The American Institute of Biological Sciences (AIBS) has just published a literature review summarizing results of empirical tests on the validity of peer review decisions using impact measures of investigator output.
These results were published as part of a research topic for the journal Frontiers in Research Metrics and Analytics. Of all of the results, less than half were US based and the majority focused on bibliometric measurements of applicant/project success. Only 25% used more than one type of metric.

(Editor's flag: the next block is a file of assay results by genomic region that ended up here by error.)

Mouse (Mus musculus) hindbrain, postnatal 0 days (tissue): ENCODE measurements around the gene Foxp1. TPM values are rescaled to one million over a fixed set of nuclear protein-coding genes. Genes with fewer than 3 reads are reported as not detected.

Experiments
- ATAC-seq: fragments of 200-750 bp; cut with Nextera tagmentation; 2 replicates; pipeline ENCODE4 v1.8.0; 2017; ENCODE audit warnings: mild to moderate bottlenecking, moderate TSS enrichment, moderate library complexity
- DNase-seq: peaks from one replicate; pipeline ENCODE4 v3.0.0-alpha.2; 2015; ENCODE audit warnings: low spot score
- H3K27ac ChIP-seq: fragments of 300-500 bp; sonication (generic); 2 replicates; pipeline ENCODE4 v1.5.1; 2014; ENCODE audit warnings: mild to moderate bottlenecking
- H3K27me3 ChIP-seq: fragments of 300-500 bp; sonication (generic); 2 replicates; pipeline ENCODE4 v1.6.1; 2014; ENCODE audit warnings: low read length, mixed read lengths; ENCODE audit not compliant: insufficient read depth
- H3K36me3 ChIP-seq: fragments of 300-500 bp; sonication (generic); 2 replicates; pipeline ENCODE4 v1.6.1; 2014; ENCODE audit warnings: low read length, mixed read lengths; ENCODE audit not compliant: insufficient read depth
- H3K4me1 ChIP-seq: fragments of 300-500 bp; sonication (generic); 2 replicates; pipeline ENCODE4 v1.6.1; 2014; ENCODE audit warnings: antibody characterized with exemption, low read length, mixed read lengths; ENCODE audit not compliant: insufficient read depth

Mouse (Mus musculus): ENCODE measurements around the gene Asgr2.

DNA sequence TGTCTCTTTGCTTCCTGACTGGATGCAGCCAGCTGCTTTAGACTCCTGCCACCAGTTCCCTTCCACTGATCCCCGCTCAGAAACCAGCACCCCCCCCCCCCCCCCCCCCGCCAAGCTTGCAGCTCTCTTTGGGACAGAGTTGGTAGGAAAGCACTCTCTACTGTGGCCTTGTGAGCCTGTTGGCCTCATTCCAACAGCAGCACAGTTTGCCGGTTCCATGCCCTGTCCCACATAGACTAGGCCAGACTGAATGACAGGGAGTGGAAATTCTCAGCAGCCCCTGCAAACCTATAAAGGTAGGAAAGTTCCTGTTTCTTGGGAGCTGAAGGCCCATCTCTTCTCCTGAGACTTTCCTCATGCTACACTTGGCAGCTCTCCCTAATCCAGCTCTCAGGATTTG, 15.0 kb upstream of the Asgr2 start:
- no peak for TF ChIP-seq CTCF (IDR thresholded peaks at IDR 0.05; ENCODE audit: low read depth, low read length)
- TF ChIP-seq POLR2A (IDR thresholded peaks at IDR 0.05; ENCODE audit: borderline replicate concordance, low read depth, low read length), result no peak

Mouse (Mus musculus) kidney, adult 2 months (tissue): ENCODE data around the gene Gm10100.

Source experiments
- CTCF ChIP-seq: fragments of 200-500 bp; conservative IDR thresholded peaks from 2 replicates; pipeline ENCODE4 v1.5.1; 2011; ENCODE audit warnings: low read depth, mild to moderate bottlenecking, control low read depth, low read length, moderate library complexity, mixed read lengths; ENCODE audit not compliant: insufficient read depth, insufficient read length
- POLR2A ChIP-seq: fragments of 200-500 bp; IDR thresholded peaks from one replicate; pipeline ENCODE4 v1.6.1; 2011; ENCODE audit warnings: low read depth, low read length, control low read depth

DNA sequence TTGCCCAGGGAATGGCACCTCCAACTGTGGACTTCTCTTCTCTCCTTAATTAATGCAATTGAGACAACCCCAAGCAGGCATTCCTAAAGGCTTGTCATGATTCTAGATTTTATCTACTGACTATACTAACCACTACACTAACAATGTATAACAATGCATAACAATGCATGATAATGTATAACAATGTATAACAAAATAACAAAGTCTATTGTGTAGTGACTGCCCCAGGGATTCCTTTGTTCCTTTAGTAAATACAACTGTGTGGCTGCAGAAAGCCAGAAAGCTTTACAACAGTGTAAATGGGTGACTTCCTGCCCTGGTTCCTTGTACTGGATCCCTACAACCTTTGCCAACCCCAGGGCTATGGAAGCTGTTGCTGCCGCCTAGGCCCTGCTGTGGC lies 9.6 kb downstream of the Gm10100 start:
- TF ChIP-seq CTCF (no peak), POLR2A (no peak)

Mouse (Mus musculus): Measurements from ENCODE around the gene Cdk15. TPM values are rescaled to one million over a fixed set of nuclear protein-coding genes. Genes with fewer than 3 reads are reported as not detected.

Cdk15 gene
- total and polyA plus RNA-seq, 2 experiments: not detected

Nevertheless, the vast majority of studies provided evidence for at least some level of predictive validity of review decisions, although many detected sizable type I and II errors. Moreover, many of the observed effects were small and several studies suggest a coarse power to discriminate poor proposals from better ones, but not amongst the top tier proposals or applicants.
The article can be accessed here.